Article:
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New Source Performance Standards (NSPS) are a set of standards defined by the EPA for a variety of emissions sources such as engines, turbines, boilers and many other sources. The rule for compression ignition engines that are powered by diesel fuel is referred to as:

NSPS Subpart IIII: Standards of Performance for Stationary Compression Ignition Internal Combustion Engines (often referred to as “Quad I”, but formally known as 40 CFR Part 60 Subpart IIII).

In the Quad I rule, emission limits for diesel engines are defined in terms of “Tier” levels, that depend upon the maximum power of the engine, the year it was manufactured, and whether it is used for mechanical power or as part of an electrical generator set. Engines that power generator sets are further classified by the EPA as either “Emergency Engines” or “Non-Emergency Engines”, with emission limits that correspond to each application. For example, diesel engines larger than 75 horsepower are currently subject to the “Tier 4 Interim” standard, with “Tier 4 Final” coming in either 2014 or 2015, depending on engine power. Emergency Generator sets are typically “Tier 2”, which has higher emission limits due to the lower number of operating hours, and therefore have less impact on air quality.

Emission Limits and Effective Dates for Diesel Generator Sets:

Emergency Diesel Generator                        Non Emergency Diesel Generator

Please click on above links to see detail.

If you are interested in learning more about how New Source Performance Standards can affect your business, be sure to speak with an AeriNOx Emission expert. We can assist you with any questions you have, including those regarding NSPS Subpart IIII, as well as State and Local emission standards.


More Information on NSPS Subpart IIII

For the most part, compliance with NSPS Quad I is the responsibility of the engine manufacturer, who must ensure the engine meets the emissions standards via a certification process with the EPA. As a result, anyone that purchases an EPA-certified diesel engine is automatically compliant with the Quad I rule.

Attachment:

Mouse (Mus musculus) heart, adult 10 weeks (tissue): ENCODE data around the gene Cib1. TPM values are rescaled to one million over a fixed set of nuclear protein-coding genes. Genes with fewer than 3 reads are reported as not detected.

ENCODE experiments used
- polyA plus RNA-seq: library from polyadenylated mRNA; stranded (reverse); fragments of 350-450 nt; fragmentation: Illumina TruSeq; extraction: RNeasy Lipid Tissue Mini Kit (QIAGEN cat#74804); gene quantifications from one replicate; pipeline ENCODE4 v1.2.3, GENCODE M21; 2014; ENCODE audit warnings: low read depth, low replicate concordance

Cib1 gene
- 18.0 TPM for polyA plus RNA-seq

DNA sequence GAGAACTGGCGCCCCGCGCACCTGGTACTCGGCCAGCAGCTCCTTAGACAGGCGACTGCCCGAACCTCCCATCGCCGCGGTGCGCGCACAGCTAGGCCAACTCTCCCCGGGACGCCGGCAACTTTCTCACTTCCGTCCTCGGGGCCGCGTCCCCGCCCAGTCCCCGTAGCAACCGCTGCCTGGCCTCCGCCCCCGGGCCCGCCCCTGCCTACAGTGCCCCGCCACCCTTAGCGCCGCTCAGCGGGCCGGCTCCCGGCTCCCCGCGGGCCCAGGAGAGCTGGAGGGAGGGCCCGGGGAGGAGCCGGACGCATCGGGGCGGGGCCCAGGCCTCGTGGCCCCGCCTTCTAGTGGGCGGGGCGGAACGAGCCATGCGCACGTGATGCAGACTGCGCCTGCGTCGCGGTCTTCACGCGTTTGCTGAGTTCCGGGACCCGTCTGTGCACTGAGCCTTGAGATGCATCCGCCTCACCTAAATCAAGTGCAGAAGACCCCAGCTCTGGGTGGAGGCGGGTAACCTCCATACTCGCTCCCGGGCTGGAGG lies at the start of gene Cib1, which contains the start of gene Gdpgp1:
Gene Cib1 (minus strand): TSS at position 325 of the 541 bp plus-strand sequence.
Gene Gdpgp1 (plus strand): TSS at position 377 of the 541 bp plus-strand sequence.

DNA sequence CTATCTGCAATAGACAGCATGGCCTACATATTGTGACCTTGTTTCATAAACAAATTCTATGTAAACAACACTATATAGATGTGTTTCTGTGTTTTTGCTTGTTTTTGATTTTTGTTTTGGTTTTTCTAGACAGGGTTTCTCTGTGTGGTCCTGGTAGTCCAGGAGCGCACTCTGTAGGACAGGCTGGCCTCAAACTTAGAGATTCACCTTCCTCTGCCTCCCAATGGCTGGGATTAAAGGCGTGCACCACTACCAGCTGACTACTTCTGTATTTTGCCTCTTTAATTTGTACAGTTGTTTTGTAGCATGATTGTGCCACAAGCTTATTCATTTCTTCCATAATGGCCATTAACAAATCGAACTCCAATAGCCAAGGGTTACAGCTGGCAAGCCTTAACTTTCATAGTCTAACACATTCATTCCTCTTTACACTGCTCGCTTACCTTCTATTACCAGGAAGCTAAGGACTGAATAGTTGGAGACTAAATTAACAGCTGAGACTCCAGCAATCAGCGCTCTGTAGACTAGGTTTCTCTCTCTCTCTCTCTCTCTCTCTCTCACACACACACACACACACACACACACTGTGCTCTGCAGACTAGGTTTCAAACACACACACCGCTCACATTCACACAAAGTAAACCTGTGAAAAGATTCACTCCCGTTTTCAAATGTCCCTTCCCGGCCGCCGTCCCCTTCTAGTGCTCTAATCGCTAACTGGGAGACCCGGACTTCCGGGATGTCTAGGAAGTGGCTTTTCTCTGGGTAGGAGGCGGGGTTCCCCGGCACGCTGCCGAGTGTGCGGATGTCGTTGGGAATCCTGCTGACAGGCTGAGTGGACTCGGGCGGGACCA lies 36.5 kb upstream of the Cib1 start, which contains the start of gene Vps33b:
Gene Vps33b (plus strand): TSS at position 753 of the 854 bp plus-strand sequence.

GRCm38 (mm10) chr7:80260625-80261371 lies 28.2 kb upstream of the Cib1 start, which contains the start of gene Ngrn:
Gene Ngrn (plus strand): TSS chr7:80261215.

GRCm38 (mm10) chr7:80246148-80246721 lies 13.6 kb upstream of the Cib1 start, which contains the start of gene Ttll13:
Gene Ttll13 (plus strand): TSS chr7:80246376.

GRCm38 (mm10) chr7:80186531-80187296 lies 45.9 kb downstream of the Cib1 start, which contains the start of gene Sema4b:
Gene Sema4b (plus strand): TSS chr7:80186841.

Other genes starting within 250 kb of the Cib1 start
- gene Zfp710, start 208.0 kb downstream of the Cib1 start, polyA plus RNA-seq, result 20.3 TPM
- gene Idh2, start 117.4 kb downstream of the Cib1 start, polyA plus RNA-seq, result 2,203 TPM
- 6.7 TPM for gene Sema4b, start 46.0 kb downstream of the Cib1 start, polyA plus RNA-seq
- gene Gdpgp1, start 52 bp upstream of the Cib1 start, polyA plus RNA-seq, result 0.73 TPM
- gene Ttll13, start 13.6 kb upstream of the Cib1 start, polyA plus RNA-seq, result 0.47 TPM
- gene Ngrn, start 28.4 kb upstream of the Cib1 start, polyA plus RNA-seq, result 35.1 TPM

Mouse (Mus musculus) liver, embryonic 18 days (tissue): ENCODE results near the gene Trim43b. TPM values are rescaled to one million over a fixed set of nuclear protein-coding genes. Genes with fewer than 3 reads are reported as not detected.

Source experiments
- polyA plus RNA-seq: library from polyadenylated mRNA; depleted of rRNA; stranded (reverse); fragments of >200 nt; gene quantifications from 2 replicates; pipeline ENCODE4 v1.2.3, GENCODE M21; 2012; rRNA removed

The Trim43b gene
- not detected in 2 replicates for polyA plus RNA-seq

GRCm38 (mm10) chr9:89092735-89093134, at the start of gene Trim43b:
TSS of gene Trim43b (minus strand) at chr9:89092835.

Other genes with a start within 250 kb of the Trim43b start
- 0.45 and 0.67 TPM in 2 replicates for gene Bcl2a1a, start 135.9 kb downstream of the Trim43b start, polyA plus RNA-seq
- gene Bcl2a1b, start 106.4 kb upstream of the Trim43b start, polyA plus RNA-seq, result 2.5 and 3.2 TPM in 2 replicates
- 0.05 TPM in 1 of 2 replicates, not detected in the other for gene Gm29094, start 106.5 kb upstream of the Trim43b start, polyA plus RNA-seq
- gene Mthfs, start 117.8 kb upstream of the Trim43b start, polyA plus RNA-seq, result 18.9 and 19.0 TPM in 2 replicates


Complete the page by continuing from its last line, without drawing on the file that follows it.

The certification process has both advantages and disadvantages for customers purchasing diesel engines. On the positive side, they can be assured the engine meets the EPA regulation, which makes the subsequent permitting process with the local air quality authorities much easier. On the other hand, certified engines cost more, as the engine manufacturer both (1) employs state-of-the-art engine and pollution control equipment (known as aftertreatment) to minimize emissions, such as Selective Catalytic Reduction (SCR), Diesel Particulate Filters (DPF) or Diesel Oxidation Catalysts (DOC); and (2) spends considerable time and money testing the engine according to specific EPA test protocols. All of these costs end up being borne by the engine customer. Moreover, the time necessary to certify engines is significant, and even today manufacturers only offer a limited number of models that are compliant with the current Tier 4 Interim standard.

As a result of the higher costs for such “engine + aftertreatment” systems (often as much as 50-70% more than previous models) or because of limited availability of desired engines, some customers consider purchasing an engine then adding lower cost third party aftertreatment separately. While this reduces cost significantly, and can even achieve the same low emission levels as a certified system, the EPA does not allow this practice for NSPS. According to the rule, the customer is compliant with NSPS only when they purchase a diesel engine certified by the manufacturer to meet the EPA standards. (Note: This varies for very large engines, where the certification process is more cumbersome for the manufacturer. Please check with AeriNOx, the Quad I rule directly or your local regulatory authorities for guidance on your specific situation.)

The bottom line is that NSPS Quad I is easy to comply with because the engine manufacturer has already done the hard work of ensuring diesel engine emissions meet the EPA standards. Simply purchase an engine certified to the current EPA Tier standard and you are automatically compliant.